More and more families are tempted to purchase an intergenerational home. Defined by the government of Quebec as “a concept of housing that allows a family to cohabitate with its aging parents, in a single house composed of two independent units of different sizes”, this typically allows three generations to cohabitate.
The market targets individuals from 35 to 50 years old and, at a time where the population is aging, the concept is increasingly popular. Especially present in the regions of the Laurentians, Lanaudière and Laval, intergenerational (or bigenerational) residences are sold at around $500,000 or about 15% higher than single-family and conventional homes.
Whether you’re planning minor or major renovations, it’s always a good idea to think green.
Green homes are increasingly popular in Quebec and around the world. In addition to helping the planet, they are highly economical. Are you overwhelmed by all the possibilities? Let us enlighten you.
We can attempt to plan our cleaning schedule, but there are things we neglect every time! Take things into your own hands and get to cleaning these fifteen objects that may need a good scrub! How many of them have you cleaned in the last few months?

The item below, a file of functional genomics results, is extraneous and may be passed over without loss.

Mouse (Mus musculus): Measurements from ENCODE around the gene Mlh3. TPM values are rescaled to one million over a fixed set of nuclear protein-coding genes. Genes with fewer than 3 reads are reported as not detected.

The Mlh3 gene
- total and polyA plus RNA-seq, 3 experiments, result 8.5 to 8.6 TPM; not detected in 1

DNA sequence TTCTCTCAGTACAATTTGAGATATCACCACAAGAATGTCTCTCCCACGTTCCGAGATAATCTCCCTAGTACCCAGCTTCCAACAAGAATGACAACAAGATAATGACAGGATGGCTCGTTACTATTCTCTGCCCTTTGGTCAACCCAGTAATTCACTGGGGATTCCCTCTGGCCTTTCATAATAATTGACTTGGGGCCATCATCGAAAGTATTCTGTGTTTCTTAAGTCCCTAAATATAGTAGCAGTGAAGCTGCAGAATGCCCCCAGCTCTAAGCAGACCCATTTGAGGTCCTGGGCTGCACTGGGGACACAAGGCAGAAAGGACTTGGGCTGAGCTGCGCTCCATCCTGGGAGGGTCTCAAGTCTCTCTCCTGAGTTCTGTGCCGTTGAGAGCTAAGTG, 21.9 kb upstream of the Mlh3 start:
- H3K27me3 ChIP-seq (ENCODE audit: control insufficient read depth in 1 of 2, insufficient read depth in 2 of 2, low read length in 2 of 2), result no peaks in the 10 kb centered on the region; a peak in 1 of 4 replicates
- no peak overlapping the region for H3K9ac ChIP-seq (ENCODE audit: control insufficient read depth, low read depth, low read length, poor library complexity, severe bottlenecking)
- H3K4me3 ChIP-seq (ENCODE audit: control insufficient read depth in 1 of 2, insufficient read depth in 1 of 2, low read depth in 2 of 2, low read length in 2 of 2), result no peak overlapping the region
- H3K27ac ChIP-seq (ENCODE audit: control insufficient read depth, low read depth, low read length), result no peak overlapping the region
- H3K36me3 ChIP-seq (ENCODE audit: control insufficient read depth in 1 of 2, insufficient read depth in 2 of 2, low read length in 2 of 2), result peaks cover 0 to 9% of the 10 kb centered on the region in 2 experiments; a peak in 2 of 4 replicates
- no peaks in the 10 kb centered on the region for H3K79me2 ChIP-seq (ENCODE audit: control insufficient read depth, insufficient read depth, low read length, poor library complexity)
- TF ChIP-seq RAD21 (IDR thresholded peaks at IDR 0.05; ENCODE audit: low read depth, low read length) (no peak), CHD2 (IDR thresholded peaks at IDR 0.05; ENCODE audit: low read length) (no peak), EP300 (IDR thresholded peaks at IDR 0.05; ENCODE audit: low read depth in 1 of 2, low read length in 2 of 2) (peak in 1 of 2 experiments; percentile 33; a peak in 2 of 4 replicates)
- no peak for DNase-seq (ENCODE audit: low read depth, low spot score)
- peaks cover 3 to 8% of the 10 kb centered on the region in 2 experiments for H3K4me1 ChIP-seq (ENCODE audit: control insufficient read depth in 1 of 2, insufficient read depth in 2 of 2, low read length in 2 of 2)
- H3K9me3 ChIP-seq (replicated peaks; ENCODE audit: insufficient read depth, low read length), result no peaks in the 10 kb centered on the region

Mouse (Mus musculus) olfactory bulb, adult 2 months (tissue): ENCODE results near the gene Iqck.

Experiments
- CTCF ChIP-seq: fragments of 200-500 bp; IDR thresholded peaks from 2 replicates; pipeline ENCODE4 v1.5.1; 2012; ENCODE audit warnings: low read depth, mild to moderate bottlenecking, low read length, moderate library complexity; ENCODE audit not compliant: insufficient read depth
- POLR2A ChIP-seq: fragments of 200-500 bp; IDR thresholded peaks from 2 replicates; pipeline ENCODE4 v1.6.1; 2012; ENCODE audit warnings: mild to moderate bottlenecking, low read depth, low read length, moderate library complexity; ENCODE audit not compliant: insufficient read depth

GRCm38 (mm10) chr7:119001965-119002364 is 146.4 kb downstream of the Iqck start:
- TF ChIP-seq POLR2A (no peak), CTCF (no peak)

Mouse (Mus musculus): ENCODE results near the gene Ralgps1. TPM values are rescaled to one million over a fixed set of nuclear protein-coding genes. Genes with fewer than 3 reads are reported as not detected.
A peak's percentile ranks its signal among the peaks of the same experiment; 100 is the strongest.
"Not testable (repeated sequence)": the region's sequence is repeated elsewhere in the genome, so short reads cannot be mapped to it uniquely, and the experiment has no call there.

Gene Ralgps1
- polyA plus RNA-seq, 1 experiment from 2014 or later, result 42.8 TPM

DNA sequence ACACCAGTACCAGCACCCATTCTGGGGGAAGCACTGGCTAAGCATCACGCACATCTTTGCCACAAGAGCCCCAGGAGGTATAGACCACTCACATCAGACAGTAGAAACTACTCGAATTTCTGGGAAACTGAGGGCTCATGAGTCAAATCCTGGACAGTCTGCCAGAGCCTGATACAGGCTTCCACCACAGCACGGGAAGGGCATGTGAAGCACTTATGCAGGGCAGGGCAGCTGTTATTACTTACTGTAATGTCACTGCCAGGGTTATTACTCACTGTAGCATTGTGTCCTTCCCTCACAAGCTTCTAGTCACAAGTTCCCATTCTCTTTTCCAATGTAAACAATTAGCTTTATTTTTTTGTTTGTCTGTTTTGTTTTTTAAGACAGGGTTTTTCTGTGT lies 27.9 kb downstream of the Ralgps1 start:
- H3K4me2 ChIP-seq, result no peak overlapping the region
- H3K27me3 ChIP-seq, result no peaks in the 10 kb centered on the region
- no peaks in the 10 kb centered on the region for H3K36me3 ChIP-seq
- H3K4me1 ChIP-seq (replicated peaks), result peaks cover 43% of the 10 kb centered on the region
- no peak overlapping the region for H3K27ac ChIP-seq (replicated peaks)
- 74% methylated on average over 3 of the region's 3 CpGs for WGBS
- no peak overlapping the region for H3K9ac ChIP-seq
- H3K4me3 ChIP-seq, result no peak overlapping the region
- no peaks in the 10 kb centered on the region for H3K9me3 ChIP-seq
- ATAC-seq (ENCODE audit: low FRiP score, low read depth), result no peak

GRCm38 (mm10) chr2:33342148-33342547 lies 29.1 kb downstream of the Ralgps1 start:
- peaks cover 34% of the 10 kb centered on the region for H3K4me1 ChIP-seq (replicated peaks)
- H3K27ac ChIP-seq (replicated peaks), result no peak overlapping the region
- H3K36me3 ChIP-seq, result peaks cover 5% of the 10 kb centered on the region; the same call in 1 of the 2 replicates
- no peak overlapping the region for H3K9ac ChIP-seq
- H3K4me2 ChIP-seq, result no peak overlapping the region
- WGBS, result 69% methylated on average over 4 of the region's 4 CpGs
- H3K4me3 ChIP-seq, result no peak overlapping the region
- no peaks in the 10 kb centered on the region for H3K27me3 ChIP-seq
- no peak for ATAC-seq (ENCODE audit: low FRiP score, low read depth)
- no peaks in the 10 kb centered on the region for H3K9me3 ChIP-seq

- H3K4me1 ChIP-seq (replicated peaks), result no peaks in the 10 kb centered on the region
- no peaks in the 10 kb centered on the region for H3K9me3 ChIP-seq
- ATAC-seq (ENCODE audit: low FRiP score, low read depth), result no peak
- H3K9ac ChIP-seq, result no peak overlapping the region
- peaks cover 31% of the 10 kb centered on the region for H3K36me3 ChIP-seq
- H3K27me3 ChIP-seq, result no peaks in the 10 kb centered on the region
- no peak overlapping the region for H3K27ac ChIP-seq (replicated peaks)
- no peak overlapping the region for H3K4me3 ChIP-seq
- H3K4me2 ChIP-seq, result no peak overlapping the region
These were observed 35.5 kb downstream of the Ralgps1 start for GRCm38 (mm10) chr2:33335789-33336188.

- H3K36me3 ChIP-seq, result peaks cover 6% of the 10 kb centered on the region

Found the home of your dreams? Decided on your wedding date? First child on the way? You’ve got a lot happening. How do you make sure these milestones don’t turn into financial burdens?
This active phase of adult life, marked by many happy events, also brings its share of new responsibilities, along with lots of expenses–which is why it’s important to prioritize your goals, keeping in mind that after you achieve the first one, there’ll be more to come!
Fads come and go but wabi-sabi is here to stay! In a world where everything moves at full speed, it’s a real breath of fresh air.
It isn’t easy to translate wabi-sabi. Wabi refers to solitude and the simplicity of living alone in nature, whereas sabi could be translated by “wilted” or “withered.” There’s nothing particularly charming about these two words. However, this remarkably minimalist aesthetic concept encourages us to appreciate the beauty of natural phenomena and the passage of time while promoting quality over quantity.
Basically, this Japanese philosophy with Buddhist roots that is entering our homes opposes mass consumption and fleeting fads by peacefully and humbly embracing imperfection and incompleteness. Follow these basic rules to understand and adopt wabi-sabi.
Simple and refined decor
Simplicity and serenity go hand in hand. Wabi-sabi invites us to declutter our houses of the unnecessary to create a modest and inspiring space for happy living. It’s not about systematically tossing out every useless item but learning to appreciate things as they are – and oneself at the same time. It’s necessary for happiness: slow down and mindfully enjoy the present moment.